This brings me to one last item I’m grateful for, and that’s all of you who read my posts. It really means a lot to me that you do, and I’m so grateful for all of your support. Please keep reading.

 

 

 

MEET OUR NEW DRAWING TEACHER

By | Art, Lifestyle

A big welcome to our drawing teacher, Gail!

Gail has lived in Wallsend for 30 years with her husband & 5 children.

Gail completed her Fine Arts Diploma at Hunter Street TAFE, graduating from Newcastle University in 2009 with a Bachelor of Fine Arts, then with an Honours degree in 2011.

Her work is inspired by an interest and love for people & community.

Gail works in painting, drawing & textiles. These disciplines often cross over producing interesting hybrid art works of colour, image & stitch.

The essence of Gail’s art practice is acknowledging people’s lives, validating & empathising with their experiences. She finds teaching & exhibiting rewarding as she is able to connect with the community.

 

Gail has exhibited widely, she has shown her art within:

  • John Hunter Arts & Health programs
  • Wallsend Library
  • Watt Space Newcastle
  • Newcastle Art Space
  • Art Systems Wickham
  • Maitland Regional Gallery

Gail believes the world is the richer for the contribution of the creative soul.

She is looking forward to cheering others on to discover their unique voice & mark so that they can confidently express who they are & what they have to say.

NATURE’S SERENADE

By | Art, Disability, Lifestyle

One of the major themes in my art is the natural world. I’ve used leaves and trees in lino carving that I then printed onto different hand-made papers. Some still feel like the stringy fibres of the trees that they originated from. In my glass work I’ve been using the natural elements of earth, fire, water and air to create pictures using powdered glass. I’m building up quite a collection of clay animals as well.

When I found out I would be having an exhibition of my own, I was of course, very excited. Learning that it would happen at the wetlands was even better. I’d never been there, but I did know about it and everything I heard was positive.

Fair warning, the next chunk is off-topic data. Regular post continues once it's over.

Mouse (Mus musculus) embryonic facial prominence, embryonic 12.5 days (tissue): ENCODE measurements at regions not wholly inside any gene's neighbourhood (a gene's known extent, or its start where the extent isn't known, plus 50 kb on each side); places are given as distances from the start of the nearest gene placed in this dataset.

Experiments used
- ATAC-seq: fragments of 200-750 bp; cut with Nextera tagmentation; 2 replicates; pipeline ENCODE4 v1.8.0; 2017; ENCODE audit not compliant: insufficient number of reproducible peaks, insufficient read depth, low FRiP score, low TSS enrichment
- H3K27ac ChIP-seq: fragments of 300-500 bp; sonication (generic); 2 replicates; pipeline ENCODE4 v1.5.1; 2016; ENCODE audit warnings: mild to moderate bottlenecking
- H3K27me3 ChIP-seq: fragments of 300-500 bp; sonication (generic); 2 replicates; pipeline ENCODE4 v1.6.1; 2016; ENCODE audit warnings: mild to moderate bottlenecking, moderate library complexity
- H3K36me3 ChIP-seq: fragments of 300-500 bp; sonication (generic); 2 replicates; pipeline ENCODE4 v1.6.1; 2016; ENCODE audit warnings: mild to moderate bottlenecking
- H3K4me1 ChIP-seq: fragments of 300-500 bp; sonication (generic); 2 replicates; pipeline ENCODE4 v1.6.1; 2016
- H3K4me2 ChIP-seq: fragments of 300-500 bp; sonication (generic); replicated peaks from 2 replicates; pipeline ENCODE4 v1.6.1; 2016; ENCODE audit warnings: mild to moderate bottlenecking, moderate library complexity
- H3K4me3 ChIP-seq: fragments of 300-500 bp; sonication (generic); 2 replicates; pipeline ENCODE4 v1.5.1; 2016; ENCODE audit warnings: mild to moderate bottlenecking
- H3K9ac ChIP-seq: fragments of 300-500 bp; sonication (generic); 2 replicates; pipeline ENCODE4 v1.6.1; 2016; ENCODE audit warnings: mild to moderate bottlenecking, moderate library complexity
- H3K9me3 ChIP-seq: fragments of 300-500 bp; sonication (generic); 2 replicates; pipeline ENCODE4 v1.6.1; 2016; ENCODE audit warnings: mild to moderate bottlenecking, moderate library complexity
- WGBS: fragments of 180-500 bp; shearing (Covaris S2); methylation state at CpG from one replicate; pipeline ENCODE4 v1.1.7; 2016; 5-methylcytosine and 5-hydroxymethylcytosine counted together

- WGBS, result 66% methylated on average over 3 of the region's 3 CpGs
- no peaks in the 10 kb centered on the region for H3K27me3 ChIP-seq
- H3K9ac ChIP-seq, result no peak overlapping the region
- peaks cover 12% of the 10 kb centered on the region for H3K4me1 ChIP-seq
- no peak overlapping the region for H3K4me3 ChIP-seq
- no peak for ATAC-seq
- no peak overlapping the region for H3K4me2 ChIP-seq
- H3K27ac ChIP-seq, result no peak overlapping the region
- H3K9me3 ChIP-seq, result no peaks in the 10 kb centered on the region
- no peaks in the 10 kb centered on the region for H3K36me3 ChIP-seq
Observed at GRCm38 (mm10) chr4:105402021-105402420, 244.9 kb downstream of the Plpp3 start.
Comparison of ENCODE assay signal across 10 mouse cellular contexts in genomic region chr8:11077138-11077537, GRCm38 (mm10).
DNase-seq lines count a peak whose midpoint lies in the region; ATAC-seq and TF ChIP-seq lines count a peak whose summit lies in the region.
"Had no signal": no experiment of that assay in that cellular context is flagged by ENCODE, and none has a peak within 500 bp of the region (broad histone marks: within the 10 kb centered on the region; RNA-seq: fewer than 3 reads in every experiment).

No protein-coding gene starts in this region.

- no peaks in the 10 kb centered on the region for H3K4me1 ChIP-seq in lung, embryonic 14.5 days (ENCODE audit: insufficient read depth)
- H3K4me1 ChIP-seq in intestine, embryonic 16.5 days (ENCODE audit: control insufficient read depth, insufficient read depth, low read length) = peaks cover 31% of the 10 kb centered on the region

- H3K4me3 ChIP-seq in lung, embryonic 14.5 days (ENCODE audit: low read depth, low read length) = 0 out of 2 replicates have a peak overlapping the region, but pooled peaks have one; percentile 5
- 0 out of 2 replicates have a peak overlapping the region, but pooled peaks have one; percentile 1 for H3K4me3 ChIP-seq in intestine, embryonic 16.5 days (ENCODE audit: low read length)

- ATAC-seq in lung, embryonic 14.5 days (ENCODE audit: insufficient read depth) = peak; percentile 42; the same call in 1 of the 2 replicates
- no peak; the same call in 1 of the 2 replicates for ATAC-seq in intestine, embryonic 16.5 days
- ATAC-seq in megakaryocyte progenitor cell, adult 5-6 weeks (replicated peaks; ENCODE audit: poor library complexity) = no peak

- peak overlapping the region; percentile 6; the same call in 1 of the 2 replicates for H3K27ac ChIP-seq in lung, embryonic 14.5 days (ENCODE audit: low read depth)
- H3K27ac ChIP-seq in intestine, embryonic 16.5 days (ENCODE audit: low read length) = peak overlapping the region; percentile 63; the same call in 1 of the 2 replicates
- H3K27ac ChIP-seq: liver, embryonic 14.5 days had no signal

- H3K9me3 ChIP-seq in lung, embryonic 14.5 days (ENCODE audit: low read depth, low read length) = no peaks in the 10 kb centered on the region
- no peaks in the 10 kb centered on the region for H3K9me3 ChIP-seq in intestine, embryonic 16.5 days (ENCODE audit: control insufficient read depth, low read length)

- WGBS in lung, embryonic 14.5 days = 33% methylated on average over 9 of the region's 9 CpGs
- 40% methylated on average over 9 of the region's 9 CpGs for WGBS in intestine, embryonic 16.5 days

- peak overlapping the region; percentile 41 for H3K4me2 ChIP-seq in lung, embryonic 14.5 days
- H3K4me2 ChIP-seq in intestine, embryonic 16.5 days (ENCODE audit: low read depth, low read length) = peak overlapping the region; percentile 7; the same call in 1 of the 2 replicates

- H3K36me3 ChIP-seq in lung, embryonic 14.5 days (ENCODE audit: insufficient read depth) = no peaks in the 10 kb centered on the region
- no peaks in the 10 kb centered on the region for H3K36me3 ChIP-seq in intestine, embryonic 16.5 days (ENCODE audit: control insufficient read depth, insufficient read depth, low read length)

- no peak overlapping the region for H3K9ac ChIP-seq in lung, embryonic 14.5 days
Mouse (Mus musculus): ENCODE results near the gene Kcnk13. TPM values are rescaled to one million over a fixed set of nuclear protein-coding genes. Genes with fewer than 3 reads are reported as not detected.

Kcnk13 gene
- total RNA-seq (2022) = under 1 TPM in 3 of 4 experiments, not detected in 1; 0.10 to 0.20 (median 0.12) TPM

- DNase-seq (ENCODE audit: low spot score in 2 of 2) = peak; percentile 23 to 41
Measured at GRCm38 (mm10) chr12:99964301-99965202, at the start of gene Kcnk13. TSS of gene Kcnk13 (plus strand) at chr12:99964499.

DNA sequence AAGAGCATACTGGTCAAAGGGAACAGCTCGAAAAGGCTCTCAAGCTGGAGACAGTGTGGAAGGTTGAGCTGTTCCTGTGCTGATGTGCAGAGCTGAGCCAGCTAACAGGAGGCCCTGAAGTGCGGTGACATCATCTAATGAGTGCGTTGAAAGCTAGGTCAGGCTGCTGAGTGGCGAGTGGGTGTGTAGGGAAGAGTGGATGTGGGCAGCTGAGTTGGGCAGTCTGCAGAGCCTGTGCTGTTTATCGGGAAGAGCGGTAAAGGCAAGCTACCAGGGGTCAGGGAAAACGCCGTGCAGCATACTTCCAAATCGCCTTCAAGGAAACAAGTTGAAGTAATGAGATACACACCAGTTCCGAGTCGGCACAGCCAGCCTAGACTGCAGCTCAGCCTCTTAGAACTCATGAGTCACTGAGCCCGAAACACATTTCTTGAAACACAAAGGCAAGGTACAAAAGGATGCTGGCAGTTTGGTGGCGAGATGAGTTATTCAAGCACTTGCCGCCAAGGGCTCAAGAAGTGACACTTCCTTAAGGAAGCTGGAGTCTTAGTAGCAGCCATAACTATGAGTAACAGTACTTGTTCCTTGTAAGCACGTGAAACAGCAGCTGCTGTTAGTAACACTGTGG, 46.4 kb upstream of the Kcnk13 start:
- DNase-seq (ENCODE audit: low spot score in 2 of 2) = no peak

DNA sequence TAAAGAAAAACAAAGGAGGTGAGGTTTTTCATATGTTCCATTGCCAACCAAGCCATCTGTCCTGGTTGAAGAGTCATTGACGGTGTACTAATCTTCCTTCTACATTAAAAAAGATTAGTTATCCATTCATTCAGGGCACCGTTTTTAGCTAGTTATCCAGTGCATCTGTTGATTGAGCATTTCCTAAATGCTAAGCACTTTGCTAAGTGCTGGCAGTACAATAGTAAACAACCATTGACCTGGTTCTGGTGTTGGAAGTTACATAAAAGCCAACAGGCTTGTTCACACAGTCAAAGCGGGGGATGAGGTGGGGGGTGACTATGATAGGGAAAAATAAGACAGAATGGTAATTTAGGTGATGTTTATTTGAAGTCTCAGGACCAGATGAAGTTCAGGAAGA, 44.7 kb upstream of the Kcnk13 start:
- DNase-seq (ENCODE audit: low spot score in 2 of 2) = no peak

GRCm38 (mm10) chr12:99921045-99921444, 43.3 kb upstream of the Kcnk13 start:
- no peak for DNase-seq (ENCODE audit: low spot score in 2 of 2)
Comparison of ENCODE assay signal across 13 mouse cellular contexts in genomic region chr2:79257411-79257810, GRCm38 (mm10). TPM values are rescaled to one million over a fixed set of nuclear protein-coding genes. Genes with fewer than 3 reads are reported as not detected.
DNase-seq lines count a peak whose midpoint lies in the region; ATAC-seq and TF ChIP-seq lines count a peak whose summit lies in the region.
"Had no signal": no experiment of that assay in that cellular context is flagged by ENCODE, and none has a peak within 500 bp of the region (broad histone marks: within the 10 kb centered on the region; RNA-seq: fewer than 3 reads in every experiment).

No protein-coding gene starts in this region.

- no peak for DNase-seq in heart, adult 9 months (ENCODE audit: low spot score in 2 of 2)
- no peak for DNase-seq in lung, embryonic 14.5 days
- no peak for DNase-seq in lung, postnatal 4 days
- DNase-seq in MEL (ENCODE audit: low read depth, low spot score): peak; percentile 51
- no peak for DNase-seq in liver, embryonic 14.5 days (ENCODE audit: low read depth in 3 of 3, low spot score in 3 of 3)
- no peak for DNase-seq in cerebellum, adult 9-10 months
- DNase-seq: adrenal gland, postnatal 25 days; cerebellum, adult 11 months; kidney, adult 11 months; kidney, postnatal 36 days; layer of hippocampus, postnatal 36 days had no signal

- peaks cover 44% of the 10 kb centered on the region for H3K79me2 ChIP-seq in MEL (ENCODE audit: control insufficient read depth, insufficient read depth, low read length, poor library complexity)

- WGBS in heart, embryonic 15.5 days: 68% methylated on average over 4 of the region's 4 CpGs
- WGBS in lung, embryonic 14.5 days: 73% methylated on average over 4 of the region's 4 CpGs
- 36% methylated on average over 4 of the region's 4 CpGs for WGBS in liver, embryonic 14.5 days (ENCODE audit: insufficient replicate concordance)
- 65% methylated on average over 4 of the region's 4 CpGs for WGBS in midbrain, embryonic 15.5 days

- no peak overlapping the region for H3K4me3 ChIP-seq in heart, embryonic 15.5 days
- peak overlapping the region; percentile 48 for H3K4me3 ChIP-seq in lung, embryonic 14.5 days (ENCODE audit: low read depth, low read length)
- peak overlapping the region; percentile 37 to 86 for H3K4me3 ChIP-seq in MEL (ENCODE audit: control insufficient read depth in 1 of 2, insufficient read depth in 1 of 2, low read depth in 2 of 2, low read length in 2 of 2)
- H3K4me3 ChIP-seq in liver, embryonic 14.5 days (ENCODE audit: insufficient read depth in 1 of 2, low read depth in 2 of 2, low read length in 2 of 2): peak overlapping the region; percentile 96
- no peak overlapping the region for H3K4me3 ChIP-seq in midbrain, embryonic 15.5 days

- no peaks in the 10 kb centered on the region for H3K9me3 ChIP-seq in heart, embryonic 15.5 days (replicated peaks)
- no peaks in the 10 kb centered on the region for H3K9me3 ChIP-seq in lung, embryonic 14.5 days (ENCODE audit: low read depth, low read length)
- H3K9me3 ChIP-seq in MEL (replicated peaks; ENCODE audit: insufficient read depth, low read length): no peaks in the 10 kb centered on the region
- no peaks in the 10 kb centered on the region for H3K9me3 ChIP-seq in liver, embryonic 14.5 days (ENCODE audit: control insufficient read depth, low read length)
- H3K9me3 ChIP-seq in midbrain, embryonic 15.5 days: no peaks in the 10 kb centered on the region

A couple of days ago, I finally got a chance to visit the wetlands for myself. It was the perfect day, sunny but not too hot.

My first impression was one of peace and of the world slowing and taking time to breathe. I felt the warmth of the sun on my skin. The various birds sang, intermingling and creating a symphony of joy and life.

As we slowly walked along the paths, the gravel crunched beneath our feet and I could feel the texture through my shoes.

I stopped to feel one of the totem poles scattered around the wetlands. It felt worn smooth over time. Criss-crossed by carvings that read like road signs in a tactile language akin to the braille I read. I could feel my thoughts slowing and images and words drifted through me. They slipped in and out in a meditative manner, not necessary to be held onto or analysed.

I learnt of a bird known as a magpie goose and arrived in time to witness their daily meal. They gathered in a group on the bank where their food had been left. They ate and a couple in particular kept up a gentle honking conversation. As each bird took to the water again, their entry sounded like a gentle wave washing over the shore of a harbour.

Their black and white colouring made them a good contrast with the earth they fed on and so I was able to make them out. They were bouncing balls of contrast to my eyes.

We ended up sitting by another pond along the sensory trail. The seat we sat upon was in the sun, while in front of us, the ground was dappled with sun and shade. As we sat quietly sketching and writing, magpies strutted back and forward in the space before us. The only thing making it possible to make their existence out, was their movement. The shifting of something before me.

I found myself sketching the trunk of an old tree. It had pieces of bark, some as large as my sketch pad peeling away from the trunk. Peeling away like old skin, making room for the new, clean and green regrowth to come through.

Those couple of hours were exactly the nourishment I needed. To be able to touch nature with my hands, my feet. To be serenaded by bird song, snapping twigs and gently shifting water. The sound of the light breeze in the trees. I found myself writing poetry as well as sketching.

I’ve come away feeling revived and my creative flow running smooth and thick with ideas. It was definitely an experience I will make sure I have again.

If you are feeling smothered, stale, just over the world, especially now with Covid- take a walk in nature. Nothing will revive you as well as the natural world. And you don’t have to worry about social distancing from trees.

– Sam Ogilvie